Perfect waste management

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by: 

Sheila McCrindle

There is an old saying among environmentalist “Don’t let the perfect be the enemy of the good.”  This applies whenever solutions to environmental problems are being devised. Especially solutions involving human behaviour.  It means that just because a solution is not perfect does not mean it is not good.  Dealing with household organic waste is just such an example.

  There are definitely challenges to composting organic waste at home, but they are not insurmountable.  Plant wastes are pretty easy to compost, a decent composting bin the occasional turning over of the material in it and removal of good compost at the bottom.  Anyone who can separate their waste into a special bin and take that bin to the edge of the road is already doing the same amount of work.  But, you might ask, what about animal food scraps, bones and fat and the like, they don’t go in most composters.  And that is right, composting animal scraps is challenging and requires more expensive composting equipment.  But this is where we get to the perfect being the enemy of the good.  If it is good to home-compost plant material, is it good enough?

It is helpful to have some numbers.  Thanks to Recic-Quebec, we can look at a waste characterization study done for the MRC de Robert-Cliché, a region with characteristics similar to MoP.

The results of the study indicated that organic waste made up between 43 and 64% of the waste generated by households and 30% of the waste generated by farms.  However almost all of that material is garden waste and household waste that can be composted at home (their terminology).  The volume of waste not suitable for backyard composting ranged from 0.5% to 6% for households and was 0% for farms.

So if the vast amount of organic waste can be composted at home, why is this not the preferred solution for our Municipality?  It is seems expensive to send big trucks hundreds of kms, emitting pollution and damaging roads in order to get 1 or 2% of household waste.  Are we letting the perfect be the enemy of the good?

Coda: It is worth noting that perfect diversion rarely happens, even after years of curbside collection of recyclables about 20 – 25% of our garbage stream is material that should be in the recycle bin.

Footnote: The Waste Characterization Study for MRC de Robert-Cliché has been shared with all of the Municipal Councillors and the Mayor. If you are interested in seeing the whole report just ask one of them.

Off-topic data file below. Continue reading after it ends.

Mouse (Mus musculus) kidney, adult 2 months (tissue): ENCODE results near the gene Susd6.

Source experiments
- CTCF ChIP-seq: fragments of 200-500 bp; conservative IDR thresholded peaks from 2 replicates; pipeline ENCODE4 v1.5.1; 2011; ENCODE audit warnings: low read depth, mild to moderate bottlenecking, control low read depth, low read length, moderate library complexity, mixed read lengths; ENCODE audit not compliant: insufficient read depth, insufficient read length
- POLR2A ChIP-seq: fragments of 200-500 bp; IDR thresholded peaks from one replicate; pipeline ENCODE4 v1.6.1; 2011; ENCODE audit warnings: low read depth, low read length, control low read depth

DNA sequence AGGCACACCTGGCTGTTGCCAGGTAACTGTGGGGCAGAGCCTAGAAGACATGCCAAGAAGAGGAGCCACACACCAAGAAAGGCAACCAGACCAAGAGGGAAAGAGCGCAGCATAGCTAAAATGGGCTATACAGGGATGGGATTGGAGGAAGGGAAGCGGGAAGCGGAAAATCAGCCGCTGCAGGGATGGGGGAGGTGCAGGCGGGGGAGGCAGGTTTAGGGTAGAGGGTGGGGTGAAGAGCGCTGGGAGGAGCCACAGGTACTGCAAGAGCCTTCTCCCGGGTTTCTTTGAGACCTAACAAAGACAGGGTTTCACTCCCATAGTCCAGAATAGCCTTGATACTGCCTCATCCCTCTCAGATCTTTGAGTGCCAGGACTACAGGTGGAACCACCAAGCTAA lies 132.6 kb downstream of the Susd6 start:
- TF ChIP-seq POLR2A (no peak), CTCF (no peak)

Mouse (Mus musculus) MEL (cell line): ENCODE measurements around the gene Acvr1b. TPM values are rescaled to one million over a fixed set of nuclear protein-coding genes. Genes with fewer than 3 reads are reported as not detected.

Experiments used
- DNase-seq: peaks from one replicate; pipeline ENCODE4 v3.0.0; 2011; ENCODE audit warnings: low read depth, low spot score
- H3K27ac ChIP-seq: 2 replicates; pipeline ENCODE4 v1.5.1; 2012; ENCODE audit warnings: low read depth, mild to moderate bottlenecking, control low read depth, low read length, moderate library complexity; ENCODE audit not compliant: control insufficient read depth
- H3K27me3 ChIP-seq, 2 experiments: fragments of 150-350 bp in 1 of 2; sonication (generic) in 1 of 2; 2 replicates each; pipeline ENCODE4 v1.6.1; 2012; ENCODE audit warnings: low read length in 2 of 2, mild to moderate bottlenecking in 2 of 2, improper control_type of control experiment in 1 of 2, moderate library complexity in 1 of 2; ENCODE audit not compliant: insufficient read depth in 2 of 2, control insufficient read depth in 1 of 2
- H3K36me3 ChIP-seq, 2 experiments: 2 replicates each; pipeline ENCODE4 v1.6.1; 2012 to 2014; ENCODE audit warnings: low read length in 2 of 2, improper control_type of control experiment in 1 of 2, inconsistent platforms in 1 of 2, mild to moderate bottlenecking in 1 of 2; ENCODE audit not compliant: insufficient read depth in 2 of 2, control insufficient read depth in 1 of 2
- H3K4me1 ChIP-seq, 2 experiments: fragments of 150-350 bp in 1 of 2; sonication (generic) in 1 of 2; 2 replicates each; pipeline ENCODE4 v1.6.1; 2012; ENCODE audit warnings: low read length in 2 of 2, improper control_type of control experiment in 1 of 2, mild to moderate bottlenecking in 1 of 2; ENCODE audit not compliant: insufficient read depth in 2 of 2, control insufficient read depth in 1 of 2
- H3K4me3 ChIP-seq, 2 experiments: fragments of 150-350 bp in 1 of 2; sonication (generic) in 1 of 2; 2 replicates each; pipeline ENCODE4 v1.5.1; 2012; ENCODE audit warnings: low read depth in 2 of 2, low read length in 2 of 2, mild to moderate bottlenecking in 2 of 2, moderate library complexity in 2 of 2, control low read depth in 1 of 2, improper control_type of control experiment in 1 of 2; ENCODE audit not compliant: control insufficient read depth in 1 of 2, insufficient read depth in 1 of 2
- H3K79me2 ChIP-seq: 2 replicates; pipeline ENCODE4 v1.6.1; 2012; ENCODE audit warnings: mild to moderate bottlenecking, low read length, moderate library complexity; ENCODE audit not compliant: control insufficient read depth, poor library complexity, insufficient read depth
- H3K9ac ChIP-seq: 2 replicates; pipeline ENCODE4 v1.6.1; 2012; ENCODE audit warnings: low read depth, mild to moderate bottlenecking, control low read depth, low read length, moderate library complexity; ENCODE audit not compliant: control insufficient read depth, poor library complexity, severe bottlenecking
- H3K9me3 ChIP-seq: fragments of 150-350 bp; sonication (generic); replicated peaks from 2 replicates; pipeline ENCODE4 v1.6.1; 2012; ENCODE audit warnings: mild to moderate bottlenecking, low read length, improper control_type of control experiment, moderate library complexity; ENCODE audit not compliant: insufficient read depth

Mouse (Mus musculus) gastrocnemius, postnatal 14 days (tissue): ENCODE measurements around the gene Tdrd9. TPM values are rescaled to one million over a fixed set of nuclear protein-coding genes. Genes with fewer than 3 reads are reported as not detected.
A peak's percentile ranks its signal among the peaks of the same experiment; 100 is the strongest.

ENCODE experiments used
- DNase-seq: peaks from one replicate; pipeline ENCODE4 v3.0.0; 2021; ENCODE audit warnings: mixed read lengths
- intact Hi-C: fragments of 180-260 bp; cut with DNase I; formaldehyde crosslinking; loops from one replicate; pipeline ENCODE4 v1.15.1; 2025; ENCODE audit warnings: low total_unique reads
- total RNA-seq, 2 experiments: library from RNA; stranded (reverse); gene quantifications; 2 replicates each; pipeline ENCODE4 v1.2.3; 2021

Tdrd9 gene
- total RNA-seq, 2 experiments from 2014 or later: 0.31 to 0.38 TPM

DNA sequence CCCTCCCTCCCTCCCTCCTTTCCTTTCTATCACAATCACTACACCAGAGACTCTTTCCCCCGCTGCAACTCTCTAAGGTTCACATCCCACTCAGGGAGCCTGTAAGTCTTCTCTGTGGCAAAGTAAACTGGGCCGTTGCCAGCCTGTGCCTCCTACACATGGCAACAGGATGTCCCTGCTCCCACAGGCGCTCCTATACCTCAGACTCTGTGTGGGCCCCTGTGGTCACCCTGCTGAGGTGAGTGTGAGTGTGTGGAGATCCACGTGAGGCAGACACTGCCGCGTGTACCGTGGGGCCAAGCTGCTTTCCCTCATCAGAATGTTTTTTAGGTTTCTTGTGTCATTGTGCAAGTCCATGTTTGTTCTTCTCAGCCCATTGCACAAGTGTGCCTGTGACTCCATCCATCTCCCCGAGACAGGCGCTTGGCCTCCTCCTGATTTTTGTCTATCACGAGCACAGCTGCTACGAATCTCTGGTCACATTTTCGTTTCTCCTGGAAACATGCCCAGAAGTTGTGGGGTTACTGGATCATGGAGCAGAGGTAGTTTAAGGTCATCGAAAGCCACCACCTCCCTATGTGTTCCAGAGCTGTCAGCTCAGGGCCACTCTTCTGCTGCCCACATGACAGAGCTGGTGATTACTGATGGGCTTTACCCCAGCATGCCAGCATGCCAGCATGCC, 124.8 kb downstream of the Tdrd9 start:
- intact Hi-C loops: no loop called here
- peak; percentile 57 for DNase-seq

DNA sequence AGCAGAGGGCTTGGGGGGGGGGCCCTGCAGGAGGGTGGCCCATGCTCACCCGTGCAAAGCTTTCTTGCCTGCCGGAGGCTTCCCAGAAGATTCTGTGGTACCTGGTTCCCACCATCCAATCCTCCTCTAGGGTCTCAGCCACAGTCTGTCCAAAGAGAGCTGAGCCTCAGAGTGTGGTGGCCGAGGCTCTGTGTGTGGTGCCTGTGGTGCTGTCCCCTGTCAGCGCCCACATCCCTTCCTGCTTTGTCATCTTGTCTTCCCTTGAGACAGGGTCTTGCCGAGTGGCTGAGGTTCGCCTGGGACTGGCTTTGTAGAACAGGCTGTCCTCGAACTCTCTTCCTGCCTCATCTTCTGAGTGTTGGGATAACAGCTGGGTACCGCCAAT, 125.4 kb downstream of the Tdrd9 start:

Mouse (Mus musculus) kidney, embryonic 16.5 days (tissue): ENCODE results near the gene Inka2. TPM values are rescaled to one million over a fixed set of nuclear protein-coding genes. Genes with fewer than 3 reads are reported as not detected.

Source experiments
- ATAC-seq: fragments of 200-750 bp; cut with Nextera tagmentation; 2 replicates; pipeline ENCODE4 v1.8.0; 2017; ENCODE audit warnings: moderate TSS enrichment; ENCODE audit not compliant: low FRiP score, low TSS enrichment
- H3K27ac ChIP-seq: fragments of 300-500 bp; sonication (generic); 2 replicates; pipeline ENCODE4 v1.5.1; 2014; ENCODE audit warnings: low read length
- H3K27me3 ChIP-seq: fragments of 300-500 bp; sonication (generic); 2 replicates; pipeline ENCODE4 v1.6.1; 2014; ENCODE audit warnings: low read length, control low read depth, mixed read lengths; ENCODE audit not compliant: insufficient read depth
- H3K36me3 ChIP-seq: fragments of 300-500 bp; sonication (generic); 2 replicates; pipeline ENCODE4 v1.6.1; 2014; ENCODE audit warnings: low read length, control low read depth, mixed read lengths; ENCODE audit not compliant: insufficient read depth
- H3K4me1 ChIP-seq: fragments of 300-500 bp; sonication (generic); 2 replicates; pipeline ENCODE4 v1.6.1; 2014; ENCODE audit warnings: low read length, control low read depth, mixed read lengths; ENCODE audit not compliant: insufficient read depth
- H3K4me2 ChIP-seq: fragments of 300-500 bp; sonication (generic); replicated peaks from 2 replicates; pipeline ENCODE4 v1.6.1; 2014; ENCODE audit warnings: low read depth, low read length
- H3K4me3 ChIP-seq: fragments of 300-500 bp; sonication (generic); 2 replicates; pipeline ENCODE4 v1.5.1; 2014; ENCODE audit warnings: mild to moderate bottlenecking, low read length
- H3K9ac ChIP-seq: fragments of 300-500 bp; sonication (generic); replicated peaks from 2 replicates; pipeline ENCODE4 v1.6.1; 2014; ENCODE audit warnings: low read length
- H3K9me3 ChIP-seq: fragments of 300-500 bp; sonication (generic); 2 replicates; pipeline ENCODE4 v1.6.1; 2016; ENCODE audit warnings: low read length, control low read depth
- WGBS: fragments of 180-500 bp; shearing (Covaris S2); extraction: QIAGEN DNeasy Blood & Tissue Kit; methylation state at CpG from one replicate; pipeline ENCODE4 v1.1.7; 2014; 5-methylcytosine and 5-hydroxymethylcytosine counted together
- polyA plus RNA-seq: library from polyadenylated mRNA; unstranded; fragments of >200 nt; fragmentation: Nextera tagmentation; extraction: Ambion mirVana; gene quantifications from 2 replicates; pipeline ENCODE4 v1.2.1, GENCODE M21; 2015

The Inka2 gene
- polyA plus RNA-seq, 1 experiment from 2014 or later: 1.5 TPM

Nos autres nouvelles / Our other News

Slippery sh*t: unidentified effluent causes accident

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by: 

Kate Aley

A serious single-vehicle roll-over was caused early morning on December 4 by a deep slick of some kind of waste matter spilled on Highway 148 near Parker Road in Luskville. Pools of what appeared to be septic waste or liquid animal manure were at least two or three meters in length and possibly 4 cm in depth, according to witnesses.

Christmas House Tour lights up the night

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by: 

Kate Aley

The houses on the Quyon Pastoral Charge Christmas House Tour warmly received 150 visitors this year. Five family homes in Quyon and Luskville were decorated to perfection to the appreciation of all. Above, the Draper homestead in Luskville.

Scheer in Pontiac: We shouldn’t let the politics of envy divide one group of Canadians against another

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by: 

Thomas Soulière

SHAWVILLE — The leader of the Conservative Party of Canada spent the first day of December visiting the federal riding of Pontiac with stops in Campbell’s Bay, Fort Coulonge and Shawville to speak to farmers, small business owners and voters about the CPC’s position on the Liberal government’s tax policy and to show the Conservative’s strong support of supply management.

Pancakes and magic: Breakfast with Santa

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by: 

Kate Aley

The jolly jingle of Christmas bells mingled with the merry cling-clang on forks on plates at the annual Parents of the Municipality of Pontiac (PMP) Breakfast with Santa event on Saturday December 2nd.

It's beginning to look a lot like Christmas: Luskville craft bazaar

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by: 

Kate Aley

Slippery driving and chilly weather did not deter participants from attending the annual craft bazaar and breakfast event at the Luskville Community Centre on Sunday, November 19th.

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